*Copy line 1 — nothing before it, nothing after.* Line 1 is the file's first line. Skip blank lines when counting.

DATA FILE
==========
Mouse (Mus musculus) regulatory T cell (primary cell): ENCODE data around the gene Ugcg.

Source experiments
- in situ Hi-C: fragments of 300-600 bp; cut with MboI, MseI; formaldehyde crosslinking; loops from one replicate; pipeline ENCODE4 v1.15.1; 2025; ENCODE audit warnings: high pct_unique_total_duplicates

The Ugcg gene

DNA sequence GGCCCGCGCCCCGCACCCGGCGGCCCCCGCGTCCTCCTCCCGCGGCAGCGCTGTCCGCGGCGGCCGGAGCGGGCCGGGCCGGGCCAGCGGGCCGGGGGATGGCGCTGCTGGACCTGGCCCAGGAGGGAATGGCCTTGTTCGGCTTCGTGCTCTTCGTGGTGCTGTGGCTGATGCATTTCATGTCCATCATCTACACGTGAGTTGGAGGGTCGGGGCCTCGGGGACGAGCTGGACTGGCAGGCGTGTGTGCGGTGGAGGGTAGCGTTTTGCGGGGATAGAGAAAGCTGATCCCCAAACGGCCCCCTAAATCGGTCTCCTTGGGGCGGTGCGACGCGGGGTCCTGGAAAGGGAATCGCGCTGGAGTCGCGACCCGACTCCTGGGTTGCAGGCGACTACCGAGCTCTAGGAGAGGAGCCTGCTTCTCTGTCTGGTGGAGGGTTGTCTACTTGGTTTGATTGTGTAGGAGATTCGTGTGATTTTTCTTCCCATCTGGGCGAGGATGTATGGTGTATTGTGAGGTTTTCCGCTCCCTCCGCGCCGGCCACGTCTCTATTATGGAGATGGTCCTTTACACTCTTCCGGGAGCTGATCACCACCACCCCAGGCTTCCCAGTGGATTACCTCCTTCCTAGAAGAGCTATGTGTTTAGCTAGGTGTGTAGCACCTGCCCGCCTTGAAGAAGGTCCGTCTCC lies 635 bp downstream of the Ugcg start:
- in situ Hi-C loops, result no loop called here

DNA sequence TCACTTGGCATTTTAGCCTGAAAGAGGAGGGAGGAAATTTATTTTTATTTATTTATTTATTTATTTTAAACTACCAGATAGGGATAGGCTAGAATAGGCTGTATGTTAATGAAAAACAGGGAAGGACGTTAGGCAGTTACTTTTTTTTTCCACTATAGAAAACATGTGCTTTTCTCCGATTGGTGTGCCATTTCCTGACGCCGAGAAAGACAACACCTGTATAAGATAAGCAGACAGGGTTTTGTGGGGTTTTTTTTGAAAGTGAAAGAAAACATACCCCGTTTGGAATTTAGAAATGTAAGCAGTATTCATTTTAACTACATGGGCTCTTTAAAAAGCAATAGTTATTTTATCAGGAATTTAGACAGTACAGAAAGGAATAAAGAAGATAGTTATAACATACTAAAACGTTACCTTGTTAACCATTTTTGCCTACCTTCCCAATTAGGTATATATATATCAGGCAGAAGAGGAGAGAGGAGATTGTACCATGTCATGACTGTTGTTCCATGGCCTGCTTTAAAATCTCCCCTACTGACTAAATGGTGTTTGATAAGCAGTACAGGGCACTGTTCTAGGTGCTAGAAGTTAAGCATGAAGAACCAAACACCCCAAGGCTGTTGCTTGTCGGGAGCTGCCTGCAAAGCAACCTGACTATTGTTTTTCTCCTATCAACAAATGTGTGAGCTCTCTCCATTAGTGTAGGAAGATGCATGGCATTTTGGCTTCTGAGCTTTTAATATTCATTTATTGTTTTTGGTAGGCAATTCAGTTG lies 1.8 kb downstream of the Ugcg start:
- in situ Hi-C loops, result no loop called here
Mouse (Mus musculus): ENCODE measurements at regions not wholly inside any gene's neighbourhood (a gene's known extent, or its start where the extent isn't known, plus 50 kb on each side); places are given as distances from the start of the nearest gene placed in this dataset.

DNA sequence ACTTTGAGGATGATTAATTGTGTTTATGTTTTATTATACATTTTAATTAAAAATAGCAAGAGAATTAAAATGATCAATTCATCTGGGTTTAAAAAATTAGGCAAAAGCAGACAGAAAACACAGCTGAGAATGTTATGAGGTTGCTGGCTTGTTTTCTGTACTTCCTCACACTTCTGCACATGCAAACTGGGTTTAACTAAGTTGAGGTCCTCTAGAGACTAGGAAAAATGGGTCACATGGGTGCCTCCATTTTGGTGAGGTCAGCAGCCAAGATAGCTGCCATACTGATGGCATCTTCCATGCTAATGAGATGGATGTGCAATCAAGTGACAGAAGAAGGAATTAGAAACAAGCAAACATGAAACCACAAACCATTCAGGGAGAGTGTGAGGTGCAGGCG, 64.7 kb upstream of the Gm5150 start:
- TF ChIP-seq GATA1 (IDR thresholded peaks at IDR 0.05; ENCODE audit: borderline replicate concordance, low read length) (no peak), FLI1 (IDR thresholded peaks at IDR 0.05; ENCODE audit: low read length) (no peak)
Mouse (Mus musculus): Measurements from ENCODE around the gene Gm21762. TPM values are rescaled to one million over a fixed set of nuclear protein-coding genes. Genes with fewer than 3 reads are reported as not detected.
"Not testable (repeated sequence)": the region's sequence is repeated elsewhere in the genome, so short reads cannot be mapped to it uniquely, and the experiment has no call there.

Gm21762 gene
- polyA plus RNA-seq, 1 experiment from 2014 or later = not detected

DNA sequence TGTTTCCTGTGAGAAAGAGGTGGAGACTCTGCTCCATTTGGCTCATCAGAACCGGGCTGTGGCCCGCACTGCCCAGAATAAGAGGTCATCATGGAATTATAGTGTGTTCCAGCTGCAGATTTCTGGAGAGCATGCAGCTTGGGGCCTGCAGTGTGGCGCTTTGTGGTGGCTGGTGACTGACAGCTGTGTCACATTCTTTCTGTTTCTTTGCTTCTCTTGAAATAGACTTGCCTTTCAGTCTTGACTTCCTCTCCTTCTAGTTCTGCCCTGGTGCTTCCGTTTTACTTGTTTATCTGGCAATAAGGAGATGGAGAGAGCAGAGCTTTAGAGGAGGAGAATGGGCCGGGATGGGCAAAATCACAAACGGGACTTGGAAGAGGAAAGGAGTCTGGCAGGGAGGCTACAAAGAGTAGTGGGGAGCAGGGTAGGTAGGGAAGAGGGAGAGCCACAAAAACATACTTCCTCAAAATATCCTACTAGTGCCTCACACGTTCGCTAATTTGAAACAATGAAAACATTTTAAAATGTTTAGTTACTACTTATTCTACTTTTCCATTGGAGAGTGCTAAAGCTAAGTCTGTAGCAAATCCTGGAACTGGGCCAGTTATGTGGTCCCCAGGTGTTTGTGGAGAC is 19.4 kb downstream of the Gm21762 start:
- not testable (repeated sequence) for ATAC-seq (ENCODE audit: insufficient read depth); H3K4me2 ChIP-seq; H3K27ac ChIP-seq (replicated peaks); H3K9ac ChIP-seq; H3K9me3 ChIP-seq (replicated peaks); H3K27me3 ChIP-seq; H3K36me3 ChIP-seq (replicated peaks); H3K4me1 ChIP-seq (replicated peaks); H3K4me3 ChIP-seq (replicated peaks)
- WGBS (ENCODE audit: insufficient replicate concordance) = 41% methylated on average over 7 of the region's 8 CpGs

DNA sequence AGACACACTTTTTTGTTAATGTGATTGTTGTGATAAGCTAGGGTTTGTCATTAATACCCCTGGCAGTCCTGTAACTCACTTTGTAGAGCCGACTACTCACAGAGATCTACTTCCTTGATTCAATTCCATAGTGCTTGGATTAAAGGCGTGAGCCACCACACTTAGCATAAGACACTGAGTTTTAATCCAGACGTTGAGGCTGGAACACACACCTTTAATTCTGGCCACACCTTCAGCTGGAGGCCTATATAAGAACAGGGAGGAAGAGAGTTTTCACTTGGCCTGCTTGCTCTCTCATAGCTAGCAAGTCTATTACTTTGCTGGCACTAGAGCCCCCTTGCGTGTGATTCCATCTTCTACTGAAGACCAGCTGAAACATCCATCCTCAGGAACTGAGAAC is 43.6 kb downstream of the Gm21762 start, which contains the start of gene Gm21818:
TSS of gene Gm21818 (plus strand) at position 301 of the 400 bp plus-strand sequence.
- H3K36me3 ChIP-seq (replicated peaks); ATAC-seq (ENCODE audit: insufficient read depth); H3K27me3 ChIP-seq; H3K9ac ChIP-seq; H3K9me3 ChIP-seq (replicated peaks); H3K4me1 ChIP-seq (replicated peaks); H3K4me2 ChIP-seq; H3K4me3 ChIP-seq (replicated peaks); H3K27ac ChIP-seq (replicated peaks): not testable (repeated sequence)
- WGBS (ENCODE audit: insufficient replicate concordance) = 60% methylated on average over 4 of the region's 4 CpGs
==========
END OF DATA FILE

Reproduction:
Mouse (Mus musculus) regulatory T cell (primary cell): ENCODE data around the gene Ugcg.